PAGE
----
Naseby disclosure disregarded, Lanka reiterates commitment to Geneva process

Lord Ahmad reveals constructive meeting with Mangala in London



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Jan 2019 in London: Lord Ahmad received a commitment from Samaraweera as regards Sri Lanka’s commitment to Geneva process.


Oct 2018 in Colombo: Mark Field received an assurance from Marapana as regards Sri Lanka’s commitment to Geneva process. The meeting took place a few weeks before Oct 26, 2018 constitutional change.


By Shamindra Ferdinando


Thanks to UK Human Rights Minister Tariq Mahmood Ahmad (Baron Ahmad of Wimbledon- Conservative) we now know, instead of using Lord Naseby’s disclosure in Oct. 2017 in the House of Lords to defend Sri Lanka on the Geneva ‘front’, the Sirisena-Wickremesinghe government, in Oct. 2018, and the UNP, in January 2019, reassured Sri Lanka’s commitment to those controversial punitive UNHRC Resolutions.


On the basis of UK military dispatches from Colombo, in 2009 (January-May), Lord Naseby, in Oct 2017, revealed the maximum number of Tamil civilians killed was about 6,000 and not 40,000, as alleged by the UN Panel of Experts, and that the Mahinda Rajapaksa government never deliberately targeted the civilian community.


Foreign Minister Tilak Marapana, PC, in late Nov. 2017, assured Parliament that Lord Naseby’s revelations would be used at the appropriate time to defend Sri Lanka. Marapana is yet to carry through his promise.


Minister of State, Foreign and Commonwealth Office, Lord Ahmad of Wimbledon, on Feb. 05, 2019, made the revelation, regarding Sri Lanka’s unwavering commitment to the Geneva Resolutions, in his response to Lord Naseby’s call made during the House of Commons debate on UNHRC Resolutions - 30/1 in Oct. 2015 and 34/1 in March 2017. Lord Naseby initiated the debate, in his capacity as the President of the All Party British Sri Lanka Parliamentary Group.


Let me reproduce, verbatim, the section that dealt with the UK Ministers’ discussions with the Sri Lankan ministers. Declaring that the UK repeatedly urged Sri Lanka to go further and faster, Lord Ahmad, of Wimbledon, who is also a key member of Ahmadiyya Muslim Community, founded in Punjab, said: "On 21 January, I met the Minister of Finance and Mass Media, Mangala Samaraweera, in London. He has been a strong supporter of Sri Lanka’s commitments to Resolution 30/1. It was a pleasant and constructive meeting, during which he took the opportunity to engage directly with representatives of the diaspora in the UK, including members of the Tamil community. My honourable friend, the Minister for Asia and the Pacific, Mark Field, did the same when he met Foreign Minister Marapana and a number of other Sri Lankan Ministers and officials, in Colombo, last October. Last September, the UK led a statement on behalf of the core group at the 39th session of the Human Rights Council, urging Sri Lanka to prioritize and drive forward the implementation of its commitments."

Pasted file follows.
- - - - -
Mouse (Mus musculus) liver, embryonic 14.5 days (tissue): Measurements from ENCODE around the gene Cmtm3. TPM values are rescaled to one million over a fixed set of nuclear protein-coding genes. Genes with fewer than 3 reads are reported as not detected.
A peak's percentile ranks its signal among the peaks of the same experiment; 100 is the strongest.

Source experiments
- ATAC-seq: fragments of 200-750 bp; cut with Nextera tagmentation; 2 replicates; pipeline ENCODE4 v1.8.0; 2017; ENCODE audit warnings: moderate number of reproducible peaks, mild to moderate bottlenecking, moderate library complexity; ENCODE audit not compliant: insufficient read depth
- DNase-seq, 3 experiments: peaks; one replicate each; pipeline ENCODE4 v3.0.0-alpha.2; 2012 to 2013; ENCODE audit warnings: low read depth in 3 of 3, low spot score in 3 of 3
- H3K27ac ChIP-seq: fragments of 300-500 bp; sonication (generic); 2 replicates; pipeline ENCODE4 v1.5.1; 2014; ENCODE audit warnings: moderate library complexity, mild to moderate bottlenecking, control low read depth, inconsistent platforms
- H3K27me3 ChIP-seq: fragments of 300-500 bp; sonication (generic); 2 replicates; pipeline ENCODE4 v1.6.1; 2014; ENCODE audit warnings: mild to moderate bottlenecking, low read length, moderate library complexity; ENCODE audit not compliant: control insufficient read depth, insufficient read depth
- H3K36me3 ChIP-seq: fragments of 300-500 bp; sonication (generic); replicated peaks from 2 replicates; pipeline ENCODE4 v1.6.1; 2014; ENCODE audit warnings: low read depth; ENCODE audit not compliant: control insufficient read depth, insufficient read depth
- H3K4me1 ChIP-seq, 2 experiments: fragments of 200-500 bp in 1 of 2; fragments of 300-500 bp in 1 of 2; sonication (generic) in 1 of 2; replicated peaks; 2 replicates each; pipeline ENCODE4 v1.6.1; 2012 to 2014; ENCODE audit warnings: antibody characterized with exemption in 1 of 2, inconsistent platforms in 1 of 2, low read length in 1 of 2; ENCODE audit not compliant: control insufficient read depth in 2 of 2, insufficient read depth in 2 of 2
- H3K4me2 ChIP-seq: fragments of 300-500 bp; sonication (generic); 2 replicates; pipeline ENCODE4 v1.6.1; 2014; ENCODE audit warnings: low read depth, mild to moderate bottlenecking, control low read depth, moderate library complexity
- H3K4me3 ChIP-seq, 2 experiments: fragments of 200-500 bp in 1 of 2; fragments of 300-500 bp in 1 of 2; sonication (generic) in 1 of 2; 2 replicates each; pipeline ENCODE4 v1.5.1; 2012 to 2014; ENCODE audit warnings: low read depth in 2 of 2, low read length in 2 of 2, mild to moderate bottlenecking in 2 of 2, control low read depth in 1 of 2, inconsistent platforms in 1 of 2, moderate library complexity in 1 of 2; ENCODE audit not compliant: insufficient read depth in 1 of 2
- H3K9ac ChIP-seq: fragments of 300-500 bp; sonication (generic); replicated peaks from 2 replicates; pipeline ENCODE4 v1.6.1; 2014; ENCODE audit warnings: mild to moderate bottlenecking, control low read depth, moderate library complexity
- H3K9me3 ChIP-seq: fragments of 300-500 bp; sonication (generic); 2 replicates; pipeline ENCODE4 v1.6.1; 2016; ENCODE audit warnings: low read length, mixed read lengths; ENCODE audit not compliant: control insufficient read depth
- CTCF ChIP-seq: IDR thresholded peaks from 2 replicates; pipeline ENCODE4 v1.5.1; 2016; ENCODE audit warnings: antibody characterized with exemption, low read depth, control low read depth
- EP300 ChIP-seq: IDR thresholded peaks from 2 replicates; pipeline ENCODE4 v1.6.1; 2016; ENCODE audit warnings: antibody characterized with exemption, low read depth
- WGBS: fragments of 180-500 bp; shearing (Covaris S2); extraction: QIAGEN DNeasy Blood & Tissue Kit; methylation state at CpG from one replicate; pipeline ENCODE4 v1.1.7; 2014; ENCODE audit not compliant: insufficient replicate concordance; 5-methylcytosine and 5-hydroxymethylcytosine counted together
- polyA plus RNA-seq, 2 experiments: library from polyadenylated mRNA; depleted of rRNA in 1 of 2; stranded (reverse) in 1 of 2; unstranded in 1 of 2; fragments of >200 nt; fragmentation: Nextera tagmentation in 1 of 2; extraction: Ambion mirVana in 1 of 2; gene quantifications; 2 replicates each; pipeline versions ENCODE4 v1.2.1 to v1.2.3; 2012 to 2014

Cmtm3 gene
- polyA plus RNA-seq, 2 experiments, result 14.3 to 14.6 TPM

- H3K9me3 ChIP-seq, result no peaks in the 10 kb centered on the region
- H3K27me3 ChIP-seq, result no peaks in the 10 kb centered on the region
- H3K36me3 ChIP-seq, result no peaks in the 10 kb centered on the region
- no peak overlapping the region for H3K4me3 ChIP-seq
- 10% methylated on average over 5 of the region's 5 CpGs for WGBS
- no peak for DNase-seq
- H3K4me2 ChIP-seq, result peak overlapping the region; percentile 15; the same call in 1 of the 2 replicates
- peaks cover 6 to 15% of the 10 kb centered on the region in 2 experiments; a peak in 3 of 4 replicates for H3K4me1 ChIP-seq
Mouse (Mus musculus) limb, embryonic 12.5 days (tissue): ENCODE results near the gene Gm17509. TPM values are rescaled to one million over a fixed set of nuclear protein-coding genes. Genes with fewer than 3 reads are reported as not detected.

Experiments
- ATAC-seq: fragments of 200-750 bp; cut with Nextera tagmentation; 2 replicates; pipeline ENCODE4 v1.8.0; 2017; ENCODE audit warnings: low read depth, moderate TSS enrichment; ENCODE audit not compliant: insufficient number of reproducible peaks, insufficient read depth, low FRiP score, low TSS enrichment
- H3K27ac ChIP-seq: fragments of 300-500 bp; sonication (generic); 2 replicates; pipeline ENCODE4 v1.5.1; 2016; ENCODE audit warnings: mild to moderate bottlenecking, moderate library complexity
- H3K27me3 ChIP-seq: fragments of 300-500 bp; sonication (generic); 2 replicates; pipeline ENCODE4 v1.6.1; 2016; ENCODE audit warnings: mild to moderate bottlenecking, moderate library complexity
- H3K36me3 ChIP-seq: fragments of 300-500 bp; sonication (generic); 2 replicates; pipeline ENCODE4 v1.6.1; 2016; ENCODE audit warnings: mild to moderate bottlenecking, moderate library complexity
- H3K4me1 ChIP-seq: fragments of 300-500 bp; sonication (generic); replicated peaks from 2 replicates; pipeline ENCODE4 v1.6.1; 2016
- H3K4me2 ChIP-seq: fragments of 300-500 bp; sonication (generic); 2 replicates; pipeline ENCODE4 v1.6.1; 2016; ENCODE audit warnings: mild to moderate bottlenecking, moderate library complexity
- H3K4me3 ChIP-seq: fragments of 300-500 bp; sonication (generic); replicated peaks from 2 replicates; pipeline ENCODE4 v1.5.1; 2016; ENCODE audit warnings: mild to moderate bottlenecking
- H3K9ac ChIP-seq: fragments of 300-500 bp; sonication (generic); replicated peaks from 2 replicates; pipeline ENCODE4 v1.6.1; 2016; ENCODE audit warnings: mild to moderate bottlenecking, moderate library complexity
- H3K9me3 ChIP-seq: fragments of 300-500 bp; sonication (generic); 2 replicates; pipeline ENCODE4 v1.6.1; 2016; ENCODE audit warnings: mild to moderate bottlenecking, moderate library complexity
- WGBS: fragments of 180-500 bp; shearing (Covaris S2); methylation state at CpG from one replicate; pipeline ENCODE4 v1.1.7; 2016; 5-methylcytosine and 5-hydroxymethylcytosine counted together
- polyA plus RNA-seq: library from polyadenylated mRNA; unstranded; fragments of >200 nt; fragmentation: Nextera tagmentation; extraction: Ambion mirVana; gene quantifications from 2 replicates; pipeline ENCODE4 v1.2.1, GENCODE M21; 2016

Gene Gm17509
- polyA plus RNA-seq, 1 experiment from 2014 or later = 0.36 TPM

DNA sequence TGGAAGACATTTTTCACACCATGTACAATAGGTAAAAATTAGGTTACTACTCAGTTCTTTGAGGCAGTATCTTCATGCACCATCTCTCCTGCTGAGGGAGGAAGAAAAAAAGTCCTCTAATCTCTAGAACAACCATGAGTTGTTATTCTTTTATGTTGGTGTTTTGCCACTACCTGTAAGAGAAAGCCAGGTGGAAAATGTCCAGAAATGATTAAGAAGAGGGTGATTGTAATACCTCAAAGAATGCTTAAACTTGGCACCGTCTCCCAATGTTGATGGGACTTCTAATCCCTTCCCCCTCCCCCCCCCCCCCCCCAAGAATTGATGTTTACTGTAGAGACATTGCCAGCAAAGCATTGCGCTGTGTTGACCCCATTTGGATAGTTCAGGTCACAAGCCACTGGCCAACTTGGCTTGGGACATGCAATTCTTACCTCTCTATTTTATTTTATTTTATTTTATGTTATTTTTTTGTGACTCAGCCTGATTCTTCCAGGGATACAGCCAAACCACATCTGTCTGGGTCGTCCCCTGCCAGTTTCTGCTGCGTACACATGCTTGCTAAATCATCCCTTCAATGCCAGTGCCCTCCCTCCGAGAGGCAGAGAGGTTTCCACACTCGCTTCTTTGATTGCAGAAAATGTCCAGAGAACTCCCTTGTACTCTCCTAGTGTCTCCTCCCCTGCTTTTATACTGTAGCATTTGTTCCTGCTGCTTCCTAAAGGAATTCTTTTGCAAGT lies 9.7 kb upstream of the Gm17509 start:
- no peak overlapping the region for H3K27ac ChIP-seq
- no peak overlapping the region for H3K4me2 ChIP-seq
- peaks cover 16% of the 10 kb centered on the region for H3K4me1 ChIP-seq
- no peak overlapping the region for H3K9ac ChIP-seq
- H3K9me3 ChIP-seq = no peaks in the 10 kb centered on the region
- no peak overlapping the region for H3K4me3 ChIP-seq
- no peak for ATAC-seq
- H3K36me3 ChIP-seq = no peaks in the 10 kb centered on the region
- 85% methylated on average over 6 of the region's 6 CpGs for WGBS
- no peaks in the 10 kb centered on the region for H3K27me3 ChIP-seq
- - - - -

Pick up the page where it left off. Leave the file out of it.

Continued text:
Lord Ahmad’s declaration is evidence that Geneva process is firmly on track, ahead of reviewing of UN Resolutions, titled ‘Promoting reconciliation, accountability and human rights, in Sri Lanka.’


Did Mangala Samaraweera represent Marapana in London? Samaraweera served as Foreign Minister (Nov 2005-early 2007) at the onset of the Eelam War, under President Mahinda Rajapaksa. Samaraweera received the same portfolio, in January 2015. President Sirisena replaced Samaraweera in May 2017 following media furore over Samaraweera, in his capacity as the Foreign Minister co-sponsoring the first Geneva Resolution in Oct 2015.


During Samaraweera’s tenure, as the Foreign Minister, the Sirisena-Wickremesinghe administration cancelled the annual ‘Victory Parade’, in May, to celebrate Sri Lanka’s triumph over terrorism. The cancellation followed the then Canadian High Commissioner, Shelly Whiting, demanding Sri Lanka does away with the parade as it hurt the sentiments of the Tamil community. Canada shamelessly played politics with the Sri Lankan issue for domestic political reasons.


The Foreign Ministry lacked political direction, at national level, to counter foreign propaganda operations.


The writer examined the role of the Foreign Ministry in three articles - ‘Sri Lanka at the mercy of a treacherous setup’ (23.01.2019) ‘A still valid tripartite agreement on foreign judges: Foreign Ministry’s role’ (30.01.2019), and ‘A war crimes dossier on ‘arguably the most important ground commander with the strap line Foreign Ministry debacle on Geneva Front (06.02.2019)


The Island examined the Foreign Ministry’s role close on the heels of Marapana’s recent advice to the Sri Lanka Foreign Service (SLFS) to enhance the country’s image overseas through efficient and effective execution of public diplomacy, utilizing its intrinsic brands such as Buddhism, gems, tea, spices, high-end export products and the warmth of traditional Sri Lankan hospitality.


The Feb. 05, 2019 debate on the Sri Lanka Resolutions, in the House of Lords, disclosed the failure, on the part of Sri Lanka Parliament, to take up the most important foreign policy issue at all. Since the Joint Opposition raised Lord Naseby’s disclosure in Parliament, in Nov 2017, those politicians, represented in Parliament, never bothered to discuss the matter. One-time LTTE’s mouthpiece and political arm, the four-party Tamil National Alliance (TNA) hell-bent on hauling Sri Lanka political and military leaderships before the hybrid accountability mechanism, cannot be expected to take up Lord Naseby’s disclosure. The TNA parliamentary group comprises 16, including two National List members.


Silence of the TNA